Architects for a controversial condo conversion of a landmarked church on the Upper West Side were finally successful in getting their plan past the Landmarks Preservation Commission.
LPC commissioners initially rejected the plan, presented by GKV Architects in December, over a proposal to cut six windows in the Central Park-facing façade of the church. Architects came back before the LPC in February with the window plan intact, claiming they were necessary to cast light into individual units.
Commissioners, however, argued that because the architects declined to share any floor plans with the LPC, they offered no justification for disturbing the church’s most visible façade.
This time the plan was presented without the windows on Central Park West, and the commission green-lighted the conversion.
The proposal still calls for removing all religious iconography from the church’s stained glass windows, a major point of contention for the commissioners and the public, especially as it relates to the large stained glass window on Central Park West. Architects argued that prospective buyers would not want religious motifs incorporated into their living space. LPC chair Meenakshi Srinivasan said that shouldn’t be assumed, and that some buyers may regard the stained glass as a unique part of the unit.
According to the real estate website Curbed, seven commissioners voted to approve the proposal while three voted against it, with the major sticking point being the removal of the religious stained glass. The final approval calls for architects to work with the LPC on an appropriate replacement for the religious stained glass.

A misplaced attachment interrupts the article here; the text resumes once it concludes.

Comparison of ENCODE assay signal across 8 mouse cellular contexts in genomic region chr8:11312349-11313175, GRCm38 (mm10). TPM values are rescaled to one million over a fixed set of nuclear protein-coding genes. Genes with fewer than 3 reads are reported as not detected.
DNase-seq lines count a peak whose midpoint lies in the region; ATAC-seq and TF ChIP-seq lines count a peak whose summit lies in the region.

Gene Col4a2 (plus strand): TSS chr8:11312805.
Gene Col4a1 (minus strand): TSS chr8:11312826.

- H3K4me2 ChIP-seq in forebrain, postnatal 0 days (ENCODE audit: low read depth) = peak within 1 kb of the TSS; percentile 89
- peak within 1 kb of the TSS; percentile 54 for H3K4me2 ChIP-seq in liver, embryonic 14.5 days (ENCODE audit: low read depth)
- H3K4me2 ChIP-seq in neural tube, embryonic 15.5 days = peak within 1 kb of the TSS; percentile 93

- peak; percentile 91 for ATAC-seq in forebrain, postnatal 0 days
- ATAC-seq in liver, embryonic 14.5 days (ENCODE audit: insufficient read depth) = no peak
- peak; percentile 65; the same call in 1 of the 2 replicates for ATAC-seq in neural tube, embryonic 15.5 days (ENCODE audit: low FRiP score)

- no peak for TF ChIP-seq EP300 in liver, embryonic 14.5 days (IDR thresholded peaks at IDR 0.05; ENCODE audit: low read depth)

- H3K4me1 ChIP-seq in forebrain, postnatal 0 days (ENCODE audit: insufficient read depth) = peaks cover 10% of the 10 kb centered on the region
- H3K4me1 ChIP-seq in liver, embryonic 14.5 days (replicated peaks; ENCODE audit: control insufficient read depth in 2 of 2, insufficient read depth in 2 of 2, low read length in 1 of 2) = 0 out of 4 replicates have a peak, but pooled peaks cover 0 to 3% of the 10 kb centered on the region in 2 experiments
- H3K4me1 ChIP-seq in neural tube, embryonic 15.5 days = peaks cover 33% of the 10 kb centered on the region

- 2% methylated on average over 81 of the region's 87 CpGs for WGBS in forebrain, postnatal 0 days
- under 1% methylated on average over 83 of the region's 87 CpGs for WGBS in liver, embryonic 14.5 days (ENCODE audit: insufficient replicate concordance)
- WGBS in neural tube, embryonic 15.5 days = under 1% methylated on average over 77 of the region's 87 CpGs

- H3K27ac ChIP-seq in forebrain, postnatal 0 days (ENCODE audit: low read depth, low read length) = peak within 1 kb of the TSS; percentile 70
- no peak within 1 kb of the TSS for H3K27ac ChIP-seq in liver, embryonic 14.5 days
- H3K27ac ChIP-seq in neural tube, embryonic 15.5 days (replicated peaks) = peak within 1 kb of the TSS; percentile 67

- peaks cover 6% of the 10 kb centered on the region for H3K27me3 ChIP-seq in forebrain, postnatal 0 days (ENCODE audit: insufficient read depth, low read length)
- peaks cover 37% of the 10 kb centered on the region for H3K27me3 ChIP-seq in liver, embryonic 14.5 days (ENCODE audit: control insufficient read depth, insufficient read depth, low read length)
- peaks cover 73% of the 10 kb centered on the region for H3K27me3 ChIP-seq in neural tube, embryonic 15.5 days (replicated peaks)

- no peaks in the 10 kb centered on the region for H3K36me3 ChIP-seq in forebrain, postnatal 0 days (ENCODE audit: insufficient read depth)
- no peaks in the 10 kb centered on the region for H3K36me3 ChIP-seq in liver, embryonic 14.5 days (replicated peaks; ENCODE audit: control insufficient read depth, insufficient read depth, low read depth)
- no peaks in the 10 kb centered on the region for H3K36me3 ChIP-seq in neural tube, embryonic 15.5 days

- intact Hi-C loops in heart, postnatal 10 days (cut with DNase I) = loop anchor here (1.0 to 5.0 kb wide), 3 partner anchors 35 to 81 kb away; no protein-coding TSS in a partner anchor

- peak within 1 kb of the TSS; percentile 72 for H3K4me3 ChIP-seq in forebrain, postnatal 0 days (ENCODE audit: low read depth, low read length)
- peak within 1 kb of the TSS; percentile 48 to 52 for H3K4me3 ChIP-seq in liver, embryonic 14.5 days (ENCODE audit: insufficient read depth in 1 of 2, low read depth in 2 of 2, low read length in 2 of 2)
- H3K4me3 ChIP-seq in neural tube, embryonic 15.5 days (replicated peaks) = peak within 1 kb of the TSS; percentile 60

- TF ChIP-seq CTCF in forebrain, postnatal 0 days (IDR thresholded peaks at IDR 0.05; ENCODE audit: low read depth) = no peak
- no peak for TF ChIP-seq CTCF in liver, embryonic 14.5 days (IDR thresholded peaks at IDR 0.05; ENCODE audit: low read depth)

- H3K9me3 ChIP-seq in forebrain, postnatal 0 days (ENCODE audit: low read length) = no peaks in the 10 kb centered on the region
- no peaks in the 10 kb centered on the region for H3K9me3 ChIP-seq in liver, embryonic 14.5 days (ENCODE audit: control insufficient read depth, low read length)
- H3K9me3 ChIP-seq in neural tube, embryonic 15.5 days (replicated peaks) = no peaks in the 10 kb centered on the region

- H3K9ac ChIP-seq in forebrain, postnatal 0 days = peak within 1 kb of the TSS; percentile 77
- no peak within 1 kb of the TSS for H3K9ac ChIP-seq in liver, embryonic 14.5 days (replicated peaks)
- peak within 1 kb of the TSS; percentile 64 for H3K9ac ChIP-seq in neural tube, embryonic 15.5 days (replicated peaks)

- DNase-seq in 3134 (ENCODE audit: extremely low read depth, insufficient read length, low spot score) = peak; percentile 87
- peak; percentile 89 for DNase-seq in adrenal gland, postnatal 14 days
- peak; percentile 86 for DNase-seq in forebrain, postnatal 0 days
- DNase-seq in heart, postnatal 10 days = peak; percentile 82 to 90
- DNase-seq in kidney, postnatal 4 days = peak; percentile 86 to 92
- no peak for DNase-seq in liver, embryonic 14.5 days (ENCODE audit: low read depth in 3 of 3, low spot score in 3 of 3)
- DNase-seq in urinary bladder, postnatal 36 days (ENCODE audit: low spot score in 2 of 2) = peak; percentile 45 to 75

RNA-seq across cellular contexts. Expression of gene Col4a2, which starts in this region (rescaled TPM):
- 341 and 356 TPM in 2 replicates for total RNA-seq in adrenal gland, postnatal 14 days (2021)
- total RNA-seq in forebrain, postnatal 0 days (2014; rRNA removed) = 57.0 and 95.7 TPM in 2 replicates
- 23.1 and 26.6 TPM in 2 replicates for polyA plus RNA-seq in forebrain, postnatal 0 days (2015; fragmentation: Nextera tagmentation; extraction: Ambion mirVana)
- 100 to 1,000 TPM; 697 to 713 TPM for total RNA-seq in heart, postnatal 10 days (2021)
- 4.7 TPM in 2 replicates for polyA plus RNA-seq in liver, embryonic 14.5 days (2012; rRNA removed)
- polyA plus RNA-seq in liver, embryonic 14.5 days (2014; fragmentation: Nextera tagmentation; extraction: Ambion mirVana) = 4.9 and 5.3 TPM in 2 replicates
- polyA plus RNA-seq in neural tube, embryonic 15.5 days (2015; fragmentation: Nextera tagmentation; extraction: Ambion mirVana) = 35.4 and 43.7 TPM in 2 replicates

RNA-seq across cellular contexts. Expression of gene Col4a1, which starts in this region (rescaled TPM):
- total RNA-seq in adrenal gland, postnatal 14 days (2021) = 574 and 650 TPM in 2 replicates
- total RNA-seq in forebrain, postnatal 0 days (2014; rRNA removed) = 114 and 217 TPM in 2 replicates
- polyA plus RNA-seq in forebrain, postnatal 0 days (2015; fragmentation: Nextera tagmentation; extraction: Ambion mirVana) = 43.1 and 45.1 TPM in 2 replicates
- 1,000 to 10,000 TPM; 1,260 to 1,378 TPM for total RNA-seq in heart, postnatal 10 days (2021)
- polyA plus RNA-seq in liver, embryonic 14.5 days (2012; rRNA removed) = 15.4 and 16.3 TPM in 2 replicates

The latest proposal abandons a plan for new windows under the arched windows on 96th Street. Architects still plan to build a terrace on the seventh floor and to cut dozens of windows on the 97th Street side of the building.
Commissioners expressed all along that they were open to allowing the hundred-year-old church to turn residential, citing a need for some sort of repurposing before the building falls further into disrepair. Built in 1903, the church at 361 Central Park West and 96th Street was designed by Carrere and Hastings and was most recently the home of the Crenshaw Christian Center.
The church was purchased last summer by developers Ira Shapiro and Joseph Brunner, who hired GKV Architects and Li Saltzman Architects to devise a plan that would create about 30 units, including a penthouse. According to Howard Zipser, an attorney representing the owners, the smallest studio unit would come in at no less than 1,400 square feet.
After developers announced their intention to convert the building into condos, dozens of Upper West Siders and several preservation groups packed LPC hearings on the matter to criticize or support the conversion.
The New York Landmarks Conservancy is supportive of the repurposing for the same reason the LPC is: something has to be done with the building before it falls apart. At the hearing in December the conservancy’s director, Alex Herrera, said “as development pressures continue to increase, institutions face difficult decisions regarding their buildings. Those challenges are clear in this proposal…The church exterior has a solid and austere beauty that will be compromised to meet requirements for its new use, but will survive.”
Landmark West was critical of the planned conversion since it was announced, and said that every effort should be made to maintain the stained glass as is.
Kate Wood, executive director of Landmark West, staged a walkout at the hearing in protest that the community was not allowed to testify. Under LPC rules the public can only speak at the initial hearing of a proposal, which was in December. According to Curbed, at the meeting last week when the project was finally approved, Wood and another Landmark West employee simply held a photo of the stained glass window on Central Park West.